The Thin White Dude’s Award To Best All-Round Performer/Film-Maker Of The Year – Nominees
· Judd Apatow – Producer – Pineapple Express, Forgetting Sarah Marshall
· Robert Downey Jr – Lead Actor, Iron Man – Supporting Role, Tropic Thunder
· Guillermo del Toro – Producer – The Orphanage – Director – Hellboy II: The Golden Army
And the winner is…Robert Downey Jr.
Really, this was the year that belonged to one Robert Downey Jr. like it or not. Judd Apatow as producer this year certainly headed up the stands in terms of financial success, with his films grossing over a billion dollars this year. Also, Del Toro had a great one-two punch with his production on The Orphanage and the direction of Hellboy II: The Golden Army. But unfortunately for these two, the long and arduous rebirth of one of Hollywood’s modern greats had come full circle. Being given the responsibility to head up a major film franchise like Iron Man was the stamp of certification that Downey had been looking for his entire career. After being a nobody for so long, held down by drink, drugs and mayhem, his patient and calculated return to form had paid off. Also, not only was his performance in Iron Man a symbolic thing, but his performance in this movie was also one of the year’s memorable performances. As playboy billionaire Tony Stark, he certainly plays up a hyper-realised version of himself rather well. While it is easy to remember he played Iron Man this year, one cannot forget his astounding performance as Kirk Lazarus in Tropic Thunder (how could one forget). In a wonderful poke at Hollywood method acting, Downey plays the controversial blackface role to great comedic effect, outwitting the comedy veterans in the film, in what must certainly be the comedic role since that of Sacha Baron Cohen in Borat. Yes, while an amazing financially successfully producer and a great visionary may have had a great year, the year really belonged to Robert Downey Jr. with two excellent performances.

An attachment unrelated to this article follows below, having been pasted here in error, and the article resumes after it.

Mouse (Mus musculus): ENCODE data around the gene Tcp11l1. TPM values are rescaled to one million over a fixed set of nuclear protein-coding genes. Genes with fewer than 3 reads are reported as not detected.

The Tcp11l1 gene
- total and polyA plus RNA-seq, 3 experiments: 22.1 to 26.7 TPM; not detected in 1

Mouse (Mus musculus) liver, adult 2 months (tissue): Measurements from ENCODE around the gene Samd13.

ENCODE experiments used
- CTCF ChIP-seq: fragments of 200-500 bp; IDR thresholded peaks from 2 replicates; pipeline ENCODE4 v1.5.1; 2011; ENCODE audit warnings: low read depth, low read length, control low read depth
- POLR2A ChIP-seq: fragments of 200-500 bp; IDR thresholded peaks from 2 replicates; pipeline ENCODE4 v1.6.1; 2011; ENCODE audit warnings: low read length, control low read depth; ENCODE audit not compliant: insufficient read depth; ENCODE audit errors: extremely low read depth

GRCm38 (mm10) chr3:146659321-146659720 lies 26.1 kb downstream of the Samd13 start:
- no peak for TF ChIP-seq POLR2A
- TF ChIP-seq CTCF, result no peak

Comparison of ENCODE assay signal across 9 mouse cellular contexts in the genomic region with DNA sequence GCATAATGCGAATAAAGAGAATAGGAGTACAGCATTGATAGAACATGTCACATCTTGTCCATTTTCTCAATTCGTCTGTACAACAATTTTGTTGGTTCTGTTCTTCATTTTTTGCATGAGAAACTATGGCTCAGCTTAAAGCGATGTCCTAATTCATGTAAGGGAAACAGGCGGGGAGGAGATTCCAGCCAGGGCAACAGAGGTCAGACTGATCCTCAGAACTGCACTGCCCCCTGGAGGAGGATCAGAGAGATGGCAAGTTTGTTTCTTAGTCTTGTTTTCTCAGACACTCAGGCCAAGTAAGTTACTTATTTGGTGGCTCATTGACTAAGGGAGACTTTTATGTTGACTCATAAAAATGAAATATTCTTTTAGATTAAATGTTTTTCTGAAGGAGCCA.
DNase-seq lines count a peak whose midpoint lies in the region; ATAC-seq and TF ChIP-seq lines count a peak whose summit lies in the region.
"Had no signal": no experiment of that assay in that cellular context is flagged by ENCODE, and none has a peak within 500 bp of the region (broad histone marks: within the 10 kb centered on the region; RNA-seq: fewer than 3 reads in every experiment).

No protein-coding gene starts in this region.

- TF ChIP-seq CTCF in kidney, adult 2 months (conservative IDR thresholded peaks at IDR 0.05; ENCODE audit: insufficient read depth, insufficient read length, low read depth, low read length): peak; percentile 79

The Second Stanley Kubrick Award For Best Direction By A Film-Maker Of The Year – Nominees
· Ben Affleck – Gone Baby Gone
· Danny Boyle – Slumdog Millionaire
· Christopher Nolan – The Dark Knight
And the winner is…Christopher Nolan – The Dark Knight
This year, there were a number of outstanding directorial contributions made to film. For example, even though neither were nominated, it must be said that the work of Guillermo Del Toro and Darren Aronofsky for Hellboy II: The Golden Army and The Wrestler respectively was rather top class. These nominees stand out for particular reasons. For example, this year I feel that we had a rather strong directorial debut on display from Ben Affleck, who while not being a particularly great actor, has shown great potential with this first film. Gone Baby Gone is a masterfully structured and crafted thriller, and Ben Affleck clearly understands the story, and manages to churn every bit of emotional power from what could have been a straight-up, terribly nihilistic film. Also, his other great achievement in directing this film is the way in which Boston is portrayed. Affleck interweaves the lives of the inhabitants of Boston in the story, so much so that Boston itself becomes a character in the film. Another directorial achievement occurred this year, in that we saw the true rise to form of Danny Boyle as a director. While in my opinion Slumdog Millionaire is not his best film by any means, I think that the best thing about it is the direction, in that he manages to keep what could have been a pastiche of images and ideas together in one piece. This is certainly not a masterpiece by any means, but his overall contribution to what was good about the film was certainly significant. However, over Affleck and Boyle, the award this year goes to Christopher Nolan, perhaps this generation’s strongest film-maker, for his work on The Dark Knight. Nolan had so much going against him as a director for this film. For starters, it was a two-and-a-half hour epic, which is never an easy thing as a director, and of course, you have the death of Heath Ledger before the film is released. To answer why I feel he addressed these issues rather well, I think that Nolan managed to structure his film in a way in which it was consistently interesting, and I must say also that I have seen the film multiple times since, and I find that more things can be dug out of it each time. Also, with regards to Ledger’s death, this could have easily been an issue that could have influenced the entire way in which the end product we received would have turned out. However, Nolan refused to let Ledger’s death get in the way of post-production, while still paying a fitting tribute to him. Finally, Nolan has created here a very rare thing in today’s cinema, an action film which is rather intellectual and serves well as a strong dramatic work.